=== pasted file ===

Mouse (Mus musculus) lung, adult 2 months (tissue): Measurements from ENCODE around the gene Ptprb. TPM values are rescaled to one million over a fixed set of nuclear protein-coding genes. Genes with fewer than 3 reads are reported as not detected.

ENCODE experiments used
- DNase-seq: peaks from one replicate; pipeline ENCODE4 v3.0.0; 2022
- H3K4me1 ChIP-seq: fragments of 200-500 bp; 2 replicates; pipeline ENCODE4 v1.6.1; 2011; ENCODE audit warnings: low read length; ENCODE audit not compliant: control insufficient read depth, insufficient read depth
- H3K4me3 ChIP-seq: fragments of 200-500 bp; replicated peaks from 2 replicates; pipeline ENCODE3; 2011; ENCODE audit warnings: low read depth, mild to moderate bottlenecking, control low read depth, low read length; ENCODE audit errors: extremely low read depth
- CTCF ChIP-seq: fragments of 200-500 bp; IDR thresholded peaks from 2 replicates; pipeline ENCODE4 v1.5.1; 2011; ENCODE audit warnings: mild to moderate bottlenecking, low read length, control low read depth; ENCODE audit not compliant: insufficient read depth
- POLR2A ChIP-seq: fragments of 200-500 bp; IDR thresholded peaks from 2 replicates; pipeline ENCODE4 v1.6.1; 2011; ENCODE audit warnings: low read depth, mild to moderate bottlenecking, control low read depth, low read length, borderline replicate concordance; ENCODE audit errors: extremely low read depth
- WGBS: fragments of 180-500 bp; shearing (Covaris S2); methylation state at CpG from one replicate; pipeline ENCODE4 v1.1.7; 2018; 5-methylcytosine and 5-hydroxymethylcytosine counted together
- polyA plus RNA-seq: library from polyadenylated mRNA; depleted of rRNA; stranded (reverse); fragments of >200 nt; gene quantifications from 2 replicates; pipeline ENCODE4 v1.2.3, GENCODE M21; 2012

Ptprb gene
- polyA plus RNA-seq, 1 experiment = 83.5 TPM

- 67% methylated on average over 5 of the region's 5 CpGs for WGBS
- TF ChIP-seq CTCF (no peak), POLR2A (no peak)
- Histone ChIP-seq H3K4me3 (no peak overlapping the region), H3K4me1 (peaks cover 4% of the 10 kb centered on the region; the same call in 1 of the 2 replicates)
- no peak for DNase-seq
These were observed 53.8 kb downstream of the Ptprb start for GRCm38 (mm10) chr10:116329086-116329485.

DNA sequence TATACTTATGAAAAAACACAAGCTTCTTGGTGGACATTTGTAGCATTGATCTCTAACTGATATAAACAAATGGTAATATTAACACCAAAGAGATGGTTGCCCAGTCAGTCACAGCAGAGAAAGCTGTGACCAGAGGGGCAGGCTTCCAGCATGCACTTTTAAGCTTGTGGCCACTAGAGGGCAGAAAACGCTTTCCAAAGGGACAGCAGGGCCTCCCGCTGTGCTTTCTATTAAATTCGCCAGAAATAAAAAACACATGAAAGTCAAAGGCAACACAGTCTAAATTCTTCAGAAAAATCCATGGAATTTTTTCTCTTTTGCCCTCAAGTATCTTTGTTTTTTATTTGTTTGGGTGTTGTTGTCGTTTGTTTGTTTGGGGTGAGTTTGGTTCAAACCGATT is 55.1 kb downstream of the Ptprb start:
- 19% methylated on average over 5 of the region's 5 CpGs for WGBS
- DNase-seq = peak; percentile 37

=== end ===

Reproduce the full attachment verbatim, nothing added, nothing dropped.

Mouse (Mus musculus) lung, adult 2 months (tissue): Measurements from ENCODE around the gene Ptprb. TPM values are rescaled to one million over a fixed set of nuclear protein-coding genes. Genes with fewer than 3 reads are reported as not detected.

ENCODE experiments used
- DNase-seq: peaks from one replicate; pipeline ENCODE4 v3.0.0; 2022
- H3K4me1 ChIP-seq: fragments of 200-500 bp; 2 replicates; pipeline ENCODE4 v1.6.1; 2011; ENCODE audit warnings: low read length; ENCODE audit not compliant: control insufficient read depth, insufficient read depth
- H3K4me3 ChIP-seq: fragments of 200-500 bp; replicated peaks from 2 replicates; pipeline ENCODE3; 2011; ENCODE audit warnings: low read depth, mild to moderate bottlenecking, control low read depth, low read length; ENCODE audit errors: extremely low read depth
- CTCF ChIP-seq: fragments of 200-500 bp; IDR thresholded peaks from 2 replicates; pipeline ENCODE4 v1.5.1; 2011; ENCODE audit warnings: mild to moderate bottlenecking, low read length, control low read depth; ENCODE audit not compliant: insufficient read depth
- POLR2A ChIP-seq: fragments of 200-500 bp; IDR thresholded peaks from 2 replicates; pipeline ENCODE4 v1.6.1; 2011; ENCODE audit warnings: low read depth, mild to moderate bottlenecking, control low read depth, low read length, borderline replicate concordance; ENCODE audit errors: extremely low read depth
- WGBS: fragments of 180-500 bp; shearing (Covaris S2); methylation state at CpG from one replicate; pipeline ENCODE4 v1.1.7; 2018; 5-methylcytosine and 5-hydroxymethylcytosine counted together
- polyA plus RNA-seq: library from polyadenylated mRNA; depleted of rRNA; stranded (reverse); fragments of >200 nt; gene quantifications from 2 replicates; pipeline ENCODE4 v1.2.3, GENCODE M21; 2012

Ptprb gene
- polyA plus RNA-seq, 1 experiment = 83.5 TPM

- 67% methylated on average over 5 of the region's 5 CpGs for WGBS
- TF ChIP-seq CTCF (no peak), POLR2A (no peak)
- Histone ChIP-seq H3K4me3 (no peak overlapping the region), H3K4me1 (peaks cover 4% of the 10 kb centered on the region; the same call in 1 of the 2 replicates)
- no peak for DNase-seq
These were observed 53.8 kb downstream of the Ptprb start for GRCm38 (mm10) chr10:116329086-116329485.

DNA sequence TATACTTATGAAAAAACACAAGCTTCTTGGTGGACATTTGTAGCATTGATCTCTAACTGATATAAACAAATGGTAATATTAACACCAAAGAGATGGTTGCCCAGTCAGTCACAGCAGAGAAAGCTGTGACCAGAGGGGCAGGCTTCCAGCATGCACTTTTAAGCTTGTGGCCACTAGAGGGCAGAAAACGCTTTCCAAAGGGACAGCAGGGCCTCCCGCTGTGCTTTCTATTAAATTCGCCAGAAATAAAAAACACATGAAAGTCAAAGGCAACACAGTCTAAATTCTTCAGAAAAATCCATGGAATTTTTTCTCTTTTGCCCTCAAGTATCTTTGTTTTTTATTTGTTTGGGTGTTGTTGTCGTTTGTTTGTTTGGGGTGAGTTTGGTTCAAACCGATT is 55.1 kb downstream of the Ptprb start:
- 19% methylated on average over 5 of the region's 5 CpGs for WGBS
- DNase-seq = peak; percentile 37